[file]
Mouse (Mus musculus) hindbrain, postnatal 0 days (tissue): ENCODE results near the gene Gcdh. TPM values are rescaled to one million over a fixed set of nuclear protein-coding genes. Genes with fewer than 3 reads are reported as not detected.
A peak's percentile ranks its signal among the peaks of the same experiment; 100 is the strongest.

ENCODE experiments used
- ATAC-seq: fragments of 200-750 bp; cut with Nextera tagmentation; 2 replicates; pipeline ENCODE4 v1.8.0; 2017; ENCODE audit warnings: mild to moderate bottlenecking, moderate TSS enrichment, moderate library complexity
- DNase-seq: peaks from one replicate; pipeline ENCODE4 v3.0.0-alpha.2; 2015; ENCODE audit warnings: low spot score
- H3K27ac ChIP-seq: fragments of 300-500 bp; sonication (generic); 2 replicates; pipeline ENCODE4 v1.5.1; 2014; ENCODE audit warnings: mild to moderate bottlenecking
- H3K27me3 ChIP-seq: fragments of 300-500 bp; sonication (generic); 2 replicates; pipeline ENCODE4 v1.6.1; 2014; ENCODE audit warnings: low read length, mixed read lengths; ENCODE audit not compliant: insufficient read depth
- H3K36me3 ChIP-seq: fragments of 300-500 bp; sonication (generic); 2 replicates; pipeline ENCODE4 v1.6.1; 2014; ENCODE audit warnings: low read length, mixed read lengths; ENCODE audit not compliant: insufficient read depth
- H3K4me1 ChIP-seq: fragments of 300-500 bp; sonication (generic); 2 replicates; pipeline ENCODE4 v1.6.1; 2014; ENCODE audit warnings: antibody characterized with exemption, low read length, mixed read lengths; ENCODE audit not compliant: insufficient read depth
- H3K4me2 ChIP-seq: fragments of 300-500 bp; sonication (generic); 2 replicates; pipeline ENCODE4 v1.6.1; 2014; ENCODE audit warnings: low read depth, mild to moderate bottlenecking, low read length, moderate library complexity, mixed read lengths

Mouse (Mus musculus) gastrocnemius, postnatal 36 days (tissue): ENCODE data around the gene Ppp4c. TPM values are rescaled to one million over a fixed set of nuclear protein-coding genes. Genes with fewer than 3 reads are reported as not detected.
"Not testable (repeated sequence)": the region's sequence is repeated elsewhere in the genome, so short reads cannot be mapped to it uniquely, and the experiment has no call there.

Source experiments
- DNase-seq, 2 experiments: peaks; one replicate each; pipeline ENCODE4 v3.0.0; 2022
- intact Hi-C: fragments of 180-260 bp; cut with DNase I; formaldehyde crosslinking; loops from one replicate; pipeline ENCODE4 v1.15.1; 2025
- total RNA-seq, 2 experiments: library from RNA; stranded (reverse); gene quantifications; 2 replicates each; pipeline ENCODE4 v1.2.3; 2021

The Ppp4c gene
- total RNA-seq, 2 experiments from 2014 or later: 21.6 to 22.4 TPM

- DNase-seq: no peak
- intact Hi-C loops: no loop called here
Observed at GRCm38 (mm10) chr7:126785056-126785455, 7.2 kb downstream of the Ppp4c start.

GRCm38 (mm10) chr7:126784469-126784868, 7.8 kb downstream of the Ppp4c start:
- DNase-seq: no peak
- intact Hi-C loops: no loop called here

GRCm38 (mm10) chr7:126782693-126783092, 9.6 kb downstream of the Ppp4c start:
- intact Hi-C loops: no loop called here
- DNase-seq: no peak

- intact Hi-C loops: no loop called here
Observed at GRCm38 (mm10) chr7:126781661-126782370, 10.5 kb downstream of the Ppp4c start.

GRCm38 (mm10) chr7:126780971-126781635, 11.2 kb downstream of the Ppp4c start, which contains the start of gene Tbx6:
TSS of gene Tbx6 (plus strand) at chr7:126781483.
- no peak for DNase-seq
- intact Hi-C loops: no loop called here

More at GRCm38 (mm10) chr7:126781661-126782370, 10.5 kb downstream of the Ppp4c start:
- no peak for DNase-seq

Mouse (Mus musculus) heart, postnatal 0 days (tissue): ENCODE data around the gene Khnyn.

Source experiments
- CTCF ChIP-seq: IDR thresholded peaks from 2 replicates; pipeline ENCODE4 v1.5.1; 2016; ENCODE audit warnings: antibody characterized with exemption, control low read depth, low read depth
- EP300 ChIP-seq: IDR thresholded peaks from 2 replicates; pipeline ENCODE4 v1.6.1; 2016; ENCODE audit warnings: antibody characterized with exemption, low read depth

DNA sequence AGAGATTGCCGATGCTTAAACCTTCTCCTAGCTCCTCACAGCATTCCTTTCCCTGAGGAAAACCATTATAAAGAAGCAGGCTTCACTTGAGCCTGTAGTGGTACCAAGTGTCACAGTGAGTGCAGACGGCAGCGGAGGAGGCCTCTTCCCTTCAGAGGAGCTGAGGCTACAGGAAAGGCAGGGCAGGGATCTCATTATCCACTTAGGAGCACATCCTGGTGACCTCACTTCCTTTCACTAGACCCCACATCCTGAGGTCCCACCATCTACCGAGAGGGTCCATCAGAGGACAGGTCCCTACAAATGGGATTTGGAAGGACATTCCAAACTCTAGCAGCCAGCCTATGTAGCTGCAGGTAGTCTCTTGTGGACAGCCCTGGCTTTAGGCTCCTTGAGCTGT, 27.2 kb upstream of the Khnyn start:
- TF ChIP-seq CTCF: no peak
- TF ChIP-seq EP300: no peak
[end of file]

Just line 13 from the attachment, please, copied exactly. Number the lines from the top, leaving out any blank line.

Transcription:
Source experiments